RBNZ is putting in place more stringent loan-to-value ratio (LVR) restrictions to reduce financial stability risks posed by high-risk mortgage lending. RBNZ will reinstate, as of March 01, 2021, LVR restrictions at the same level they were set at prior to the onset of COVID-19 pandemic, with tighter restrictions taking effect on May 01, 2021. According to Geoff Bascand, the RBNZ Deputy Governor and General Manager of Financial Stability, this two-step process has been put in place in line with the operational capabilities of mortgage lenders. Meanwhile, RBNZ has also made available the frequently asked questions (FAQs) on LVR restrictions.
RBNZ announced that, from March 01, 2021, LVR restrictions for owner-occupiers will be reinstated to a maximum of 20% of the new lending at LVRs above 80%. In addition, from March 01, 2021, LVR restrictions for investors will be reinstated to a maximum of 5% of the new lending at LVR above 70%. Then, from May 01, 2021, LVR restrictions for owner-occupiers will remain at a maximum of 20% of new lending at LVRs above 80%; also, LVR restrictions for investors will be further raised to a maximum of 5% of new lending at LVRs above 60%. The LVR restrictions do not apply to new residential construction.
The RBNZ Deputy Governor said that LVR restrictions were removed in April 2020 to ensure that they did not interfere with the COVID-19 policy responses aimed at promoting cash flow and confidence. Since then, a rapid acceleration in the housing market has been witnessed. RBNZ is now concerned about the risk a sharp correction in the housing market poses for financial stability. There is evidence of a speculative dynamic emerging with many buyers becoming highly leveraged. Highly leveraged property owners, in particular investors, are more prone to rapid “fire sales” that potentially amplify any downturn. These financial stability risks exceed the situation at the time of the LVR consultation launched in December 2020, which has resulted in more restrictive policy settings. The consultation on the proposal to reinstate LVR restrictions was undertaken from December 08, 2020 to January 22, 2021. In due course, a full summary of submissions will be released, along with a Regulatory Impact Assessment.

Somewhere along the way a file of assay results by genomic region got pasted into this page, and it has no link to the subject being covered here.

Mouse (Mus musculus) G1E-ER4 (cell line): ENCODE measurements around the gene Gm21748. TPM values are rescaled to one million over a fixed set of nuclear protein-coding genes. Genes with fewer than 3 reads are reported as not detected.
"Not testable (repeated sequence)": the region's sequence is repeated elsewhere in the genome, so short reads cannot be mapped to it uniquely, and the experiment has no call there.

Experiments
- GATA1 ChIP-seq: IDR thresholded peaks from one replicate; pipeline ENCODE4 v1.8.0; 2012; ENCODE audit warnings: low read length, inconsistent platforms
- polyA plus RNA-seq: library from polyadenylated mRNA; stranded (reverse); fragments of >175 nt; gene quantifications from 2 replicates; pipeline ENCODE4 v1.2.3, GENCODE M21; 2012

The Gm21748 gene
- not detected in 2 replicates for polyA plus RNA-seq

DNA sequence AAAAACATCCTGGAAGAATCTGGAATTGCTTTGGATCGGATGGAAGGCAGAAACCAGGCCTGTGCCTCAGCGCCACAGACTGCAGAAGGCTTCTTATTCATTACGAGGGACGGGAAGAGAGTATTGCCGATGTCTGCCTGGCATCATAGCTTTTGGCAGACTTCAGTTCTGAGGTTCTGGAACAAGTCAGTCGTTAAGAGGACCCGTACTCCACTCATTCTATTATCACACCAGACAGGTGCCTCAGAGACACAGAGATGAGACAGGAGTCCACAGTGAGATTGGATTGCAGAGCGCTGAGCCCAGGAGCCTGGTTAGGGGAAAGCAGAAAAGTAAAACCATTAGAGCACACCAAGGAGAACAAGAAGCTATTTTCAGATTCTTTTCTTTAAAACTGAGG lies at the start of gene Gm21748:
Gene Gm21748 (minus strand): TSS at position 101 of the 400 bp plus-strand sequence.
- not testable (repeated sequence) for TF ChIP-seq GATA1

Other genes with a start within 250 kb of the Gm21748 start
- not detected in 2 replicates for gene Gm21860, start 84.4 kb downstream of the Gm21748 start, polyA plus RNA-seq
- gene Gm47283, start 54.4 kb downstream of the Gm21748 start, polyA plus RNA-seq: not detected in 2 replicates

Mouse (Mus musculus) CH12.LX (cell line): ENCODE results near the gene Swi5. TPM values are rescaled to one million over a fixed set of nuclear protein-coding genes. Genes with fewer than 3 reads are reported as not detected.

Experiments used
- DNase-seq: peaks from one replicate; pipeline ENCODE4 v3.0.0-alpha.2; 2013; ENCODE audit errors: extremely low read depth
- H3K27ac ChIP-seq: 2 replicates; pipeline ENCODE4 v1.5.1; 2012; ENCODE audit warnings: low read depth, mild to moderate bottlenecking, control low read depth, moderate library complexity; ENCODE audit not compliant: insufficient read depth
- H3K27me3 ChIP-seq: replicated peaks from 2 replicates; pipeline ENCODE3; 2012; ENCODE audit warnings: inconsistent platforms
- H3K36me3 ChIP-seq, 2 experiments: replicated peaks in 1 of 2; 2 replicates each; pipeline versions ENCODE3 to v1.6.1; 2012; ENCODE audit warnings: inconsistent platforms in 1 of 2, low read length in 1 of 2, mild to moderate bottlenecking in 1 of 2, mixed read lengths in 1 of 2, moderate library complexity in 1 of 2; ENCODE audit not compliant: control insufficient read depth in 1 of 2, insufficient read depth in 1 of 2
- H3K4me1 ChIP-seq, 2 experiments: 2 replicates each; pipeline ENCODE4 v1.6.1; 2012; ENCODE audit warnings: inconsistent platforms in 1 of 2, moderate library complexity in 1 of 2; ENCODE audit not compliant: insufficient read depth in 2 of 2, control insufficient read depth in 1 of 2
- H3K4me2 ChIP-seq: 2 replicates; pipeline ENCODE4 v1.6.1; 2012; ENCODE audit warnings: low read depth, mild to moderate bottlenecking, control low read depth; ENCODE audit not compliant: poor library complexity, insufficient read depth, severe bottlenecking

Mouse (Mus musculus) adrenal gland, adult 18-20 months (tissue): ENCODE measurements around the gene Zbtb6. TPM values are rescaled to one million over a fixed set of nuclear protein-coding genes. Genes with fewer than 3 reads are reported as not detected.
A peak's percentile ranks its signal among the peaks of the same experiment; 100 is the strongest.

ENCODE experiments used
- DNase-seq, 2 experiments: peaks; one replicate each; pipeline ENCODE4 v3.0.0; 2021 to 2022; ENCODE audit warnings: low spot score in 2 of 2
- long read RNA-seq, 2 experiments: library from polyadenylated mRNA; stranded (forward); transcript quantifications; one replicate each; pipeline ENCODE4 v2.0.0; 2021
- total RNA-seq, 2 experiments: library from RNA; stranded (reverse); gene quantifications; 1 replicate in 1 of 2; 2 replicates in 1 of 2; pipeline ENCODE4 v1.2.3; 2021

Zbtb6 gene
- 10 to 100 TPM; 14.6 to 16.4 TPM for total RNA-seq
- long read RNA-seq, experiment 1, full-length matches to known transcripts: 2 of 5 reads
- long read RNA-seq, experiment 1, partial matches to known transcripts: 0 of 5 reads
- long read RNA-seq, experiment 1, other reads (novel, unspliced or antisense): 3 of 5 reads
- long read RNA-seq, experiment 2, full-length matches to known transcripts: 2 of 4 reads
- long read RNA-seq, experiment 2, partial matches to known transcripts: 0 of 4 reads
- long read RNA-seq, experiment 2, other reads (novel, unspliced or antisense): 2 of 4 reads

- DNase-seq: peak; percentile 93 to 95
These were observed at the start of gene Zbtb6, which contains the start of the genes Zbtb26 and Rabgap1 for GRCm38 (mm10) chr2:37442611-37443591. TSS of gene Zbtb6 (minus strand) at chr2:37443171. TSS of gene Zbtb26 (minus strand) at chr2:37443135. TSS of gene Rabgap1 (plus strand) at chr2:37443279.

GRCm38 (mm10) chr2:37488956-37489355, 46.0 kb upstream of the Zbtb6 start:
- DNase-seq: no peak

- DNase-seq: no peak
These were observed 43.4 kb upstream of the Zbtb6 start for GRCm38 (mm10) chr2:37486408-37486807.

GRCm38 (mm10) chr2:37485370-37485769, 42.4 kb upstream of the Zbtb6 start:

Keywords: Asia Pacific, New Zealand, Banking, COVID-19, Regulatory Capital, Credit Risk, Basel, LVR, RRE, RBNZ
Previous ArticleHM Treasury Allows Extended Repayment Delay Under COVID Loan Scheme
BIS published a paper that provides an overview on the use of big data and machine learning in the central bank community.
APRA finalized the reporting standard ARS 115.0 on capital adequacy with respect to the standardized measurement approach to operational risk for authorized deposit-taking institutions in Australia.
ECB published a guide that outlines the principles and methods for calculating the penalties for regulatory breaches of prudential requirements by banks.
MAS and The Association of Banks in Singapore (ABS) jointly issued a paper that sets out good practices for the management of operational and other risks stemming from new work arrangements adopted by financial institutions amid the COVID-19 pandemic.
ACPR announced that a new data collection application, called DLPP (Datalake for Prudential), for collecting banking and insurance prudential data will go into production on April 12, 2021.
BCB announced that the Financial Stability Committee decided to maintain the countercyclical capital buffer (CCyB) for Brazil at 0%, at least until the end of 2021.
EIOPA has launched a European-wide comparative study on non-life underwriting risk in internal models, also kicking-off of the data collection phase.
SRB published an overview of the resolution tools available in the Banking Union and their impact on a bank’s ability to maintain continuity of access to financial market infrastructure services in resolution.
EBA is consulting on the implementing technical standards for Pillar 3 disclosures on environmental, social, and governance (ESG) risks, as set out in requirements under Article 449a of the Capital Requirements Regulation (CRR).
ESAs Issue Advice on KPIs on Sustainability for Nonfinancial Reporting